2. Except tests, you probably don’t want kids looking up answers to tests. Or maybe you do? Testing itself is a largely outdated concept anyways. ↩︎
  3. “House is on fire,” or “Dad was rushed to the hospital” kinda thing. ↩︎
  4. After years and years of FUD, the current thinking seems to be leaning towards “it’s probably fine” (see Screen Time Is Not As Dangerous As You Think—And It May Help Your Child Make Friends). ↩︎
  5. The Canadian Centre for Child Protection will actively help remove images online, see ↩︎
travel WordPress

WordCamp US 2023

I attended my first WordCamp US this year and it was great!

The Travel

WCUS 2023 was held in National Harbor, Maryland. It was my first time visiting the DC area.

DC is such a well documented and important city that I felt like I knew exactly what to expect and it delivered. Basically to the extent that my own personal experiences feel a little trite given the vast amount that has already been written about the city.

Personal highlights though were finally meeting some of my teammates IRL and biking around DC with them on the Sunday (also frisbee).

So I’ll forego the usual travel blog and jump right to the talks.

The Talks

Videos of the talks have just been posted online (full playlist).

Here are my highlights

Most Groundbreaking

The WordPress Playground has existed for a little while now and it’s one of those things I filled away in my mind to check out later.

It is absolutely incredible.

It’s literally a copy of WordPress running PHP in your browser! It’s not a virtual machine you’re remote desktop-ing into, it’s actually running in your browser! There’s a tonne of potential applications.

Antonio Sejas talks through some of them.

Check it out, I have a feeling this could be the future.

WordPress Playground, present and future applications

Most Engaging

How do you make a dry topic like core web vitals engaging?

Enter Henri Helvetica.

Easily one of the best talks on any subject that I’ve ever seen. It’s fun and you might even learn something.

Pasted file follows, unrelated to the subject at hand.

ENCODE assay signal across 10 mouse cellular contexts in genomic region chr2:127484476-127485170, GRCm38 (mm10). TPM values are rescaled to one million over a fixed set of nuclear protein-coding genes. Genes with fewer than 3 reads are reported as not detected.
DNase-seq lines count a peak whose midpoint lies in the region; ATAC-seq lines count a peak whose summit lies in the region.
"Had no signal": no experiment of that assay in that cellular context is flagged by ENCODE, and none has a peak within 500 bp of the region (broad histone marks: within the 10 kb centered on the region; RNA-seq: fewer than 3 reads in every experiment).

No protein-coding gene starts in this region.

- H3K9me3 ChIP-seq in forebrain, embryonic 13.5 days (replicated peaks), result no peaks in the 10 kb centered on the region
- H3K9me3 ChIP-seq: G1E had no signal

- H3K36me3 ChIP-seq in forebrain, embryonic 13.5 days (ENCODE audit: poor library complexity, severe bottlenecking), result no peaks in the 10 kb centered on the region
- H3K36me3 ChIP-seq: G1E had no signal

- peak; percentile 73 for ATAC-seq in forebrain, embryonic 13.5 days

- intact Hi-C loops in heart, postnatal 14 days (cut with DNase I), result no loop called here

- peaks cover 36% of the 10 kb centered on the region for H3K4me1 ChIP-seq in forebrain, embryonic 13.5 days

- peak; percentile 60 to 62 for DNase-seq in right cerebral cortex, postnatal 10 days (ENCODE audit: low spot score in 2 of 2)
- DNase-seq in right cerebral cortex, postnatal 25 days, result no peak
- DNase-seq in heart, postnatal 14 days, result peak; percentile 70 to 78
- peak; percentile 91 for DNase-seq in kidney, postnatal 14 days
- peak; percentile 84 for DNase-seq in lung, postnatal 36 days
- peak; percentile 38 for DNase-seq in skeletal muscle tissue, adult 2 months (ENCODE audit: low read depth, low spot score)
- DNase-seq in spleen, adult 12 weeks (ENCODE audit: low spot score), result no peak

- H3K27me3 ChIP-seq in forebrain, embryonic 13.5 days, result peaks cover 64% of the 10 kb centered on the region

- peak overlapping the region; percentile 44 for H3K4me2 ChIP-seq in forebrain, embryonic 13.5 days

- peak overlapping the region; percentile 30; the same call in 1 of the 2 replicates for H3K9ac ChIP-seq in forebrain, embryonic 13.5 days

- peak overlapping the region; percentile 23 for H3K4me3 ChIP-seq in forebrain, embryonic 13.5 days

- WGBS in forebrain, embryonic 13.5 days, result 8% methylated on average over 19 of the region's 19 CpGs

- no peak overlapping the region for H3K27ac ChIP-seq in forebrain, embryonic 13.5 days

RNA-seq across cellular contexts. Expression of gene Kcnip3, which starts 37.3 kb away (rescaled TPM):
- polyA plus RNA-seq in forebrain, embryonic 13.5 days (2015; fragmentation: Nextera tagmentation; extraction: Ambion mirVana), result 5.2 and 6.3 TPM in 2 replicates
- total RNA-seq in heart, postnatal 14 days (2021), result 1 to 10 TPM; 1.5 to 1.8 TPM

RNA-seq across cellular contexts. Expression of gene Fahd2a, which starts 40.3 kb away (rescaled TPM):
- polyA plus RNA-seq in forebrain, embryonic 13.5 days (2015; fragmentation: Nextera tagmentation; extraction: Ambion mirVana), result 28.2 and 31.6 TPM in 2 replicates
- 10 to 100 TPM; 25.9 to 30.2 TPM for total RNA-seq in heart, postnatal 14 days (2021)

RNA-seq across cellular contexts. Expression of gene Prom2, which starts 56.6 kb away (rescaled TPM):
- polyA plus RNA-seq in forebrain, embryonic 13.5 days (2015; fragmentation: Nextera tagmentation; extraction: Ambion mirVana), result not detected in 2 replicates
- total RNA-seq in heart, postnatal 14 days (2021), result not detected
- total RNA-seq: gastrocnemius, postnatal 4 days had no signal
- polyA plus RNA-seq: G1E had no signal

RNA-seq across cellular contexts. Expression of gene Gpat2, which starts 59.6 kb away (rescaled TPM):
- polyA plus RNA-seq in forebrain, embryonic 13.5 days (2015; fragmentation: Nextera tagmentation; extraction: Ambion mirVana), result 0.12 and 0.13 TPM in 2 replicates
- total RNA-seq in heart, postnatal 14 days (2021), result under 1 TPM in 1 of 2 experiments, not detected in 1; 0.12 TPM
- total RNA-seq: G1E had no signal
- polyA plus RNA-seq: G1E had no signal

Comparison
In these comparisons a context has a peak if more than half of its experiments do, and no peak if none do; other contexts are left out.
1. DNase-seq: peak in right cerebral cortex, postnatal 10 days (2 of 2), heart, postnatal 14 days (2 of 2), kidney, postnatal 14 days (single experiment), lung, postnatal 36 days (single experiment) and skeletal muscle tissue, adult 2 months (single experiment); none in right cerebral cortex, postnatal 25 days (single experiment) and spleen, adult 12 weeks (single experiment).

Core Web Vitals 2023: User Experience and Performance Evolved

War stories

Two talks I am putting under the “war stories” slash “how we built this really cool thing” category.

If you’ve ever worked on client projects I think you’ll find these two talks validating.

For All Userkind: NASA Web Modernization
All The Presidents Websites

Contributor Day

The Thursday before the event was set aside for “contributor day.”

Essentially, anyone interested working on WordPress itself could break into small groups to contribute to a specific area of the project (be it core, documentation, infrastructure, etc.). Apparently, at previous WordCamps the contributor day was held after the main conference when everyone was tired/hungover. The day before definitely seems like the right choice to me.

I fell in with the group making a renewed push for a core fields API.

Read Scott’s post.

And check out the repo:

I’m actually semi-interested to start a local regular contributor day, if I can find any collaborators.

Oh, And The Swag…

I got some.


I met a lot of cool people, had a lot of great food and conversation.

10 out of 10. Would WordCamp again.

Get Involved

So hey, if you’re local to me in the Winnipeg area and you’re interested in WordPress, check out the monthly meetup.

It’s not just for developers, in fact most of the attendees are often end-users.

It’s the on the first Wednesday of the month at 7PM at Red River College downtown campus, more info and RSVP on eventbrite.


Time Travel

I often think about what it would be like for teenage Ryan to be transported 25 or 30 years into the future… as you do. What aspects of culture or technology would surprise him the most?

The two things I come back to over and over again are tattoos and FaceTime.


I don’t even know how to explain to my children just how much of a taboo tattoos were when I was their age. Teachers, parents, adult authorities basically looked down upon tattoos (and piercings to a lesser extent) as a death sentence.

“Nobody is ever going to hire you if you’ve got arms full of tattoos and your head full of holes,” they’d say.

I am genuinely and pleasantly surprised just how wrong they were. Even many of the most conservative people I know seem to be generally accepting of tattoos. It’s legitimately surprising.

TBH I’d love to see a good documentary on the normalization of tattoos.

It almost doesn’t make sense.


Global. Instantaneous. Free. Video calling.

We completely take it for granted that we can have a video call with anyone in the world, for free!

As a teenager, a future with video calling seemed plausible. That it would be high fidelity and instantaneous, also seemed plausible but maybe more of a stretch goal.

The fact that it’s totally free I think would blow my mind.

When AT&T said they would bring us the future, IMHO there was a strong implication that we’d have to pay (a lot more) for it.

I’m looking forward to finding out what my children’s equivalents to these are. Cyberware and space travel? Who knows.